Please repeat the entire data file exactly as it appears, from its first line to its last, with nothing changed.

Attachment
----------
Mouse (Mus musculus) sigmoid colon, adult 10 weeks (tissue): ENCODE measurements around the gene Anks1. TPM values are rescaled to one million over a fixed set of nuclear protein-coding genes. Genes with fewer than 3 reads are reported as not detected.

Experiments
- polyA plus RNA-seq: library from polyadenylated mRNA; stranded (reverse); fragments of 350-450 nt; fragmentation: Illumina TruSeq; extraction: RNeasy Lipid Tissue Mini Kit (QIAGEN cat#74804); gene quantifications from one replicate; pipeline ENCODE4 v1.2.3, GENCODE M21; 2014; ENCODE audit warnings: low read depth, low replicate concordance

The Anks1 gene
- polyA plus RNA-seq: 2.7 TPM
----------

Mouse (Mus musculus) sigmoid colon, adult 10 weeks (tissue): ENCODE measurements around the gene Anks1. TPM values are rescaled to one million over a fixed set of nuclear protein-coding genes. Genes with fewer than 3 reads are reported as not detected.

Experiments
- polyA plus RNA-seq: library from polyadenylated mRNA; stranded (reverse); fragments of 350-450 nt; fragmentation: Illumina TruSeq; extraction: RNeasy Lipid Tissue Mini Kit (QIAGEN cat#74804); gene quantifications from one replicate; pipeline ENCODE4 v1.2.3, GENCODE M21; 2014; ENCODE audit warnings: low read depth, low replicate concordance

The Anks1 gene
- polyA plus RNA-seq: 2.7 TPM